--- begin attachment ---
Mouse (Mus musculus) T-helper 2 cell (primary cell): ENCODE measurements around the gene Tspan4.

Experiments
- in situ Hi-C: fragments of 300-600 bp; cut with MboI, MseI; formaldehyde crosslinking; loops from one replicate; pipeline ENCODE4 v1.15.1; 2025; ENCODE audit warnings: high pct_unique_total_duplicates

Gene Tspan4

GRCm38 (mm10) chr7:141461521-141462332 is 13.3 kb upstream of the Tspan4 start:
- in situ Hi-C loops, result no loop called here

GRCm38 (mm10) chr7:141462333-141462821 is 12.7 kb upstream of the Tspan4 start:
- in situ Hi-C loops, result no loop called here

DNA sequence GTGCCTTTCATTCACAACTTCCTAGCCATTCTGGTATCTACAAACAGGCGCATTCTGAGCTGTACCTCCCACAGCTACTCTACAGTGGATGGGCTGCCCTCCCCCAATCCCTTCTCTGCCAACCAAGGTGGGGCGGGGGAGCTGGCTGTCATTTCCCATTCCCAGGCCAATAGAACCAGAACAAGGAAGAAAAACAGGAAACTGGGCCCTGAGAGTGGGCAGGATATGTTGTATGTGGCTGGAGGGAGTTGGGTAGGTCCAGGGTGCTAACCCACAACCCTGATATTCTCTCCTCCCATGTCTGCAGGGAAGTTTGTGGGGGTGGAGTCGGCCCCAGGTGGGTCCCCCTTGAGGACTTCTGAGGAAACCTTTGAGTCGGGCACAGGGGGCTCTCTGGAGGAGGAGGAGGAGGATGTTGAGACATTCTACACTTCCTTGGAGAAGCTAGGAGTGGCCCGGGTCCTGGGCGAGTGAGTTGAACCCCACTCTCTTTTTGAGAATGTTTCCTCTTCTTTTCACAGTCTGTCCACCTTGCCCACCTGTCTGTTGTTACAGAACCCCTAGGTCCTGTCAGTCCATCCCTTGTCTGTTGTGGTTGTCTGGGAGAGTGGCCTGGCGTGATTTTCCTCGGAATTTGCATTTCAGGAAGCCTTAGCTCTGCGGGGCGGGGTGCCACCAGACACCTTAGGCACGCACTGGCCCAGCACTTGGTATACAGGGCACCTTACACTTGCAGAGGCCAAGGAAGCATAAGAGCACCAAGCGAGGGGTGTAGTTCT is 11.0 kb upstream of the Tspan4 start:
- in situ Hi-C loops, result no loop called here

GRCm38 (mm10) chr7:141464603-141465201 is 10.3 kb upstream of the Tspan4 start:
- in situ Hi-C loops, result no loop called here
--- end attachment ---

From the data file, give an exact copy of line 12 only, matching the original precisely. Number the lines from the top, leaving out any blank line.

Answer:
- in situ Hi-C loops, result no loop called here